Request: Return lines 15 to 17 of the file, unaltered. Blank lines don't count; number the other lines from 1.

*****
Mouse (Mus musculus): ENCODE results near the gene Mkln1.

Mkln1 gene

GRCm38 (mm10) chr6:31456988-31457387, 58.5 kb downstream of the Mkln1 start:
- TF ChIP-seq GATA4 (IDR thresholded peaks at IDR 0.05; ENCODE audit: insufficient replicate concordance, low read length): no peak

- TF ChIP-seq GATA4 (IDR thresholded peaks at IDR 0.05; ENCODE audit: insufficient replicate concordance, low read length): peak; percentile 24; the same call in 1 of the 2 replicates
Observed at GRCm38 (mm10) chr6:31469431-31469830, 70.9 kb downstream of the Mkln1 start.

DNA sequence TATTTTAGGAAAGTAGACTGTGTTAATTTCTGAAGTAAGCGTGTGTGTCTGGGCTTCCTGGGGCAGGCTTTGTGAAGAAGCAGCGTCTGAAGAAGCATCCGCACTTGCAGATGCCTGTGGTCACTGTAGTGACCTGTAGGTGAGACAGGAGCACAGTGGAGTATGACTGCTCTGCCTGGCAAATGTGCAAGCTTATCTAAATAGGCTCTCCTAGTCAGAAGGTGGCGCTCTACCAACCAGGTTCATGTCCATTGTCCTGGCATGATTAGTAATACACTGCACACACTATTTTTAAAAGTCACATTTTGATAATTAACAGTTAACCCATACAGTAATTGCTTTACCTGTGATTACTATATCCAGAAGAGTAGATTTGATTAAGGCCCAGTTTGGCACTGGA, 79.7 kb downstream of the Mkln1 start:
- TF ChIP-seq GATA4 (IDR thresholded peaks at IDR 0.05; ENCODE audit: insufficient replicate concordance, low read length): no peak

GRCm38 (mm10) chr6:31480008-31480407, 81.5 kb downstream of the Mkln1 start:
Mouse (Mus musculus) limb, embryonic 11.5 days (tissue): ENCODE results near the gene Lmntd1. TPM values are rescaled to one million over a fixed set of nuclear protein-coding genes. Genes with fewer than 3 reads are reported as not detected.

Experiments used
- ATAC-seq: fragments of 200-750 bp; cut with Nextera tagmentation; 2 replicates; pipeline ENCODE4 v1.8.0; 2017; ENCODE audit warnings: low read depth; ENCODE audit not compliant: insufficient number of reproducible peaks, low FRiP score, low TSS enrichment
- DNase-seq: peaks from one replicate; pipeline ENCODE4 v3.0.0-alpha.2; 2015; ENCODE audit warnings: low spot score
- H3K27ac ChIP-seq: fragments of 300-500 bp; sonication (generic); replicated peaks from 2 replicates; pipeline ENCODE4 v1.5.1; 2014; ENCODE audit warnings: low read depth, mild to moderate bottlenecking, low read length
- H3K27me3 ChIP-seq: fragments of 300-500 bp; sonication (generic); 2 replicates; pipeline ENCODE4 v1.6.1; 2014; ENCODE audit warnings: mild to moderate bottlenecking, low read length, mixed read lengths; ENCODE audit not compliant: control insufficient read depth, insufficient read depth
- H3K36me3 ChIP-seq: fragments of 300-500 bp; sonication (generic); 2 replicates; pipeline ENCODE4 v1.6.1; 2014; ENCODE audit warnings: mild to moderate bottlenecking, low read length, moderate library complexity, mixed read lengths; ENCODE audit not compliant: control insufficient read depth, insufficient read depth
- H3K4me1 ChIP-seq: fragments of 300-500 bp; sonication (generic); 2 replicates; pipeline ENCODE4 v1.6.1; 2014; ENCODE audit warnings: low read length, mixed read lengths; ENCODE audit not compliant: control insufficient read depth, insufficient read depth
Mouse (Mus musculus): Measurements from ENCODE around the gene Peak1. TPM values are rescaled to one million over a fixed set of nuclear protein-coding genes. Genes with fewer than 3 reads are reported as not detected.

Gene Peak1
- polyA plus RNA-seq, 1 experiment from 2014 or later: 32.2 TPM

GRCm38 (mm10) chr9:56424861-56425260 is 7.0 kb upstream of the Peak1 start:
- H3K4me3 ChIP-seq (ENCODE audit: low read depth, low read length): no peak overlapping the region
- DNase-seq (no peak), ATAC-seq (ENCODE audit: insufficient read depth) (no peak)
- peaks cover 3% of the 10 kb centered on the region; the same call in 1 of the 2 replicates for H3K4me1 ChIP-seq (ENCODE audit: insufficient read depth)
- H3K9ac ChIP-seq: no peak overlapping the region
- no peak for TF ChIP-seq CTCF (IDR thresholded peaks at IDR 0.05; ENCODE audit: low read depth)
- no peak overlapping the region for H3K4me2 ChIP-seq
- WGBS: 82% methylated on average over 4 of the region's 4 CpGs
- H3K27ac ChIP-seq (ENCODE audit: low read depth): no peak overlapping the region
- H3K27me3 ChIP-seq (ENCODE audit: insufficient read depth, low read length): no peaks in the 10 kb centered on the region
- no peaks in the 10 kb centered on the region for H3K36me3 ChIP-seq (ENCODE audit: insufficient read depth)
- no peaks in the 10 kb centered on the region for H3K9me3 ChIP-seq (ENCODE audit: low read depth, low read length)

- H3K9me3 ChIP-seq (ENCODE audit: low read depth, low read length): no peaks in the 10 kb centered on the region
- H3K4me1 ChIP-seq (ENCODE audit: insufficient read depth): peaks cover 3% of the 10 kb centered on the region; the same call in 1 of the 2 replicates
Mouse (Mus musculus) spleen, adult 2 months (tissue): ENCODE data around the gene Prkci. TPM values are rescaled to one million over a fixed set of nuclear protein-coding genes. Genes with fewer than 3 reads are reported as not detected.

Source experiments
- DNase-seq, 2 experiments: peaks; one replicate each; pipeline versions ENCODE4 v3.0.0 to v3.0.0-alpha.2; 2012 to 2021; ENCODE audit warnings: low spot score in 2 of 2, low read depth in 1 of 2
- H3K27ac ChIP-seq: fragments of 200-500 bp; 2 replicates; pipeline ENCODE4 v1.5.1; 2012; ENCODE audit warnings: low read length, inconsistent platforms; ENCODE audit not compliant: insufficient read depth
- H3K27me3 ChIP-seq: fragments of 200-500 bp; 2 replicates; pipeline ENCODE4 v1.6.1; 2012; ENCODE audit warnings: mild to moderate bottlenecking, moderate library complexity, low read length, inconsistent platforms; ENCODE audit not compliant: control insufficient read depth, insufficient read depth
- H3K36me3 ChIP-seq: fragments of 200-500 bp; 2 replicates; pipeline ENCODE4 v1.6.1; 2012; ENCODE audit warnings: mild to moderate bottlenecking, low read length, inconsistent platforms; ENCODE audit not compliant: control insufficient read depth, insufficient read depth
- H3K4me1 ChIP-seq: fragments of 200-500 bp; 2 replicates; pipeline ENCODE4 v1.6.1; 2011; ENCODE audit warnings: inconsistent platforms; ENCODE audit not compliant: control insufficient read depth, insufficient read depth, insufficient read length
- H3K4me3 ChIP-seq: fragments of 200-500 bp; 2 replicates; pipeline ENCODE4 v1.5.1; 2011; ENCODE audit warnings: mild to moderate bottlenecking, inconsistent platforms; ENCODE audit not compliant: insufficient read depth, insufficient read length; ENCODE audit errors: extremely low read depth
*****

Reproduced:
- H3K27me3 ChIP-seq: fragments of 300-500 bp; sonication (generic); 2 replicates; pipeline ENCODE4 v1.6.1; 2014; ENCODE audit warnings: mild to moderate bottlenecking, low read length, mixed read lengths; ENCODE audit not compliant: control insufficient read depth, insufficient read depth
- H3K36me3 ChIP-seq: fragments of 300-500 bp; sonication (generic); 2 replicates; pipeline ENCODE4 v1.6.1; 2014; ENCODE audit warnings: mild to moderate bottlenecking, low read length, moderate library complexity, mixed read lengths; ENCODE audit not compliant: control insufficient read depth, insufficient read depth
- H3K4me1 ChIP-seq: fragments of 300-500 bp; sonication (generic); 2 replicates; pipeline ENCODE4 v1.6.1; 2014; ENCODE audit warnings: low read length, mixed read lengths; ENCODE audit not compliant: control insufficient read depth, insufficient read depth